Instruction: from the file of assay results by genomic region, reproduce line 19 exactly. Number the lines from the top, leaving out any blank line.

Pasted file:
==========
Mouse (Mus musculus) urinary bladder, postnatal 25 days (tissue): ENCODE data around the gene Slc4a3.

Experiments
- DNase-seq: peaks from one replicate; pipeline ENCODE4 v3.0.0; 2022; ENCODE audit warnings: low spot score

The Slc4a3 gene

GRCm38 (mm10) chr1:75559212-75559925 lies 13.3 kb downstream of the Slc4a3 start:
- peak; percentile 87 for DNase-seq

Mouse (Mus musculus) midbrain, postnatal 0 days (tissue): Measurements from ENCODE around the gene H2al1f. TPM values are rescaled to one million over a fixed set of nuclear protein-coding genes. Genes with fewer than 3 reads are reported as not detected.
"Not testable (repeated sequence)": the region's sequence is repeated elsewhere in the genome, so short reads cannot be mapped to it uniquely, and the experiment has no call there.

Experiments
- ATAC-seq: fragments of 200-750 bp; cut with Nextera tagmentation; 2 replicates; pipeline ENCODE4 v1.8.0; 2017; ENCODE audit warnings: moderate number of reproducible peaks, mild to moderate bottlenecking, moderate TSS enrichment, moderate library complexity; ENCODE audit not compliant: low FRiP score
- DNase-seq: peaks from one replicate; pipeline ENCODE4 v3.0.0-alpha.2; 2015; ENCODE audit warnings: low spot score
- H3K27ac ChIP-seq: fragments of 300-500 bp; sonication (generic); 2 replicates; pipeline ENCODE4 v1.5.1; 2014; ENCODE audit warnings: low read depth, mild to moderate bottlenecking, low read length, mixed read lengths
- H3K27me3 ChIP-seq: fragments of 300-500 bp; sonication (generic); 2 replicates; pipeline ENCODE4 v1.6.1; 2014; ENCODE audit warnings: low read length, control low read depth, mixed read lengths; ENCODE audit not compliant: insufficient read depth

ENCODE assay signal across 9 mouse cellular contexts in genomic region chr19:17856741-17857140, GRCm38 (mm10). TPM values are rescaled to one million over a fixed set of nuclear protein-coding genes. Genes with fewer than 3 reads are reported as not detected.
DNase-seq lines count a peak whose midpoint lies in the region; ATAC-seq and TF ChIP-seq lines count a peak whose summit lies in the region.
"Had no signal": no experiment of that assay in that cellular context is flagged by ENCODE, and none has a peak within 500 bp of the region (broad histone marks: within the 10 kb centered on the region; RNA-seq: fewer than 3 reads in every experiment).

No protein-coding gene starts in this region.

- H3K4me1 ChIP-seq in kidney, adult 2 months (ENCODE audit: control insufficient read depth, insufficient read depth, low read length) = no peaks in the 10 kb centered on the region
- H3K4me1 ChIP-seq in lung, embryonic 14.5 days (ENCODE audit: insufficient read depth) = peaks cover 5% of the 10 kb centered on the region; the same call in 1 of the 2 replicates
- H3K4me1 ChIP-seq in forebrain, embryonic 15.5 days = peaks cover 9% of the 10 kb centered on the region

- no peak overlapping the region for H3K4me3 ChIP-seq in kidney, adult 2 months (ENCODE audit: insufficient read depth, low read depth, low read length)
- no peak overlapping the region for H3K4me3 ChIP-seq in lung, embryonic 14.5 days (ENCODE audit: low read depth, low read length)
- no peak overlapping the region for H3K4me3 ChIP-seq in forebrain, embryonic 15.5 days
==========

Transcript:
- H3K4me1 ChIP-seq in lung, embryonic 14.5 days (ENCODE audit: insufficient read depth) = peaks cover 5% of the 10 kb centered on the region; the same call in 1 of the 2 replicates